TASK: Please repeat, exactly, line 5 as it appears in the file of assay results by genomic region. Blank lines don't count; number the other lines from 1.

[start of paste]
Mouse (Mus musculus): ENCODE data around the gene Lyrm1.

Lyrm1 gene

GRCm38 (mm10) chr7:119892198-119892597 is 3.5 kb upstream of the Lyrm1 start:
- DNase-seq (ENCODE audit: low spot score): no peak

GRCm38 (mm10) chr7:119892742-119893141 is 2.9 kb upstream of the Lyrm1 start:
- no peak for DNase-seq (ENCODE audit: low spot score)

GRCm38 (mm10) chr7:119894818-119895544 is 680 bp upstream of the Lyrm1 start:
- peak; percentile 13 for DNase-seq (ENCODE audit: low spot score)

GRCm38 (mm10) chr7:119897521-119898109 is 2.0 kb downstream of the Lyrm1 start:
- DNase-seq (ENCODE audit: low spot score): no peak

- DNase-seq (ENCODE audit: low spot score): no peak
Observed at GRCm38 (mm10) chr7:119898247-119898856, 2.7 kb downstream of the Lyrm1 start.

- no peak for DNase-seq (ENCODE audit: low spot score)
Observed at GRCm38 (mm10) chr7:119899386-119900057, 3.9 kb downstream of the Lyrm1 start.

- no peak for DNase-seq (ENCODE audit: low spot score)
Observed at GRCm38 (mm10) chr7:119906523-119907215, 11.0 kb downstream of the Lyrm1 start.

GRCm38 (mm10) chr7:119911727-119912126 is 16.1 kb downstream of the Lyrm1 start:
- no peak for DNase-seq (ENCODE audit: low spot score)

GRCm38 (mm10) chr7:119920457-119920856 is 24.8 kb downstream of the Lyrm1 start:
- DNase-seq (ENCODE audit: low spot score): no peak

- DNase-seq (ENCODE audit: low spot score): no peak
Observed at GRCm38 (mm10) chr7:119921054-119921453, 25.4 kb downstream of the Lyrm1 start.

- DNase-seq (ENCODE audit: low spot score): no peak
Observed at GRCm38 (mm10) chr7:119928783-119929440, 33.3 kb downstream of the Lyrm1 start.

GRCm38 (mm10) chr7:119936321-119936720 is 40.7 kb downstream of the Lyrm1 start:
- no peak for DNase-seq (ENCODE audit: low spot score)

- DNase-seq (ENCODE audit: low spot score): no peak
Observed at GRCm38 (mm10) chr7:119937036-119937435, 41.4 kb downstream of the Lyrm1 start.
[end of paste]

GRCm38 (mm10) chr7:119892742-119893141 is 2.9 kb upstream of the Lyrm1 start: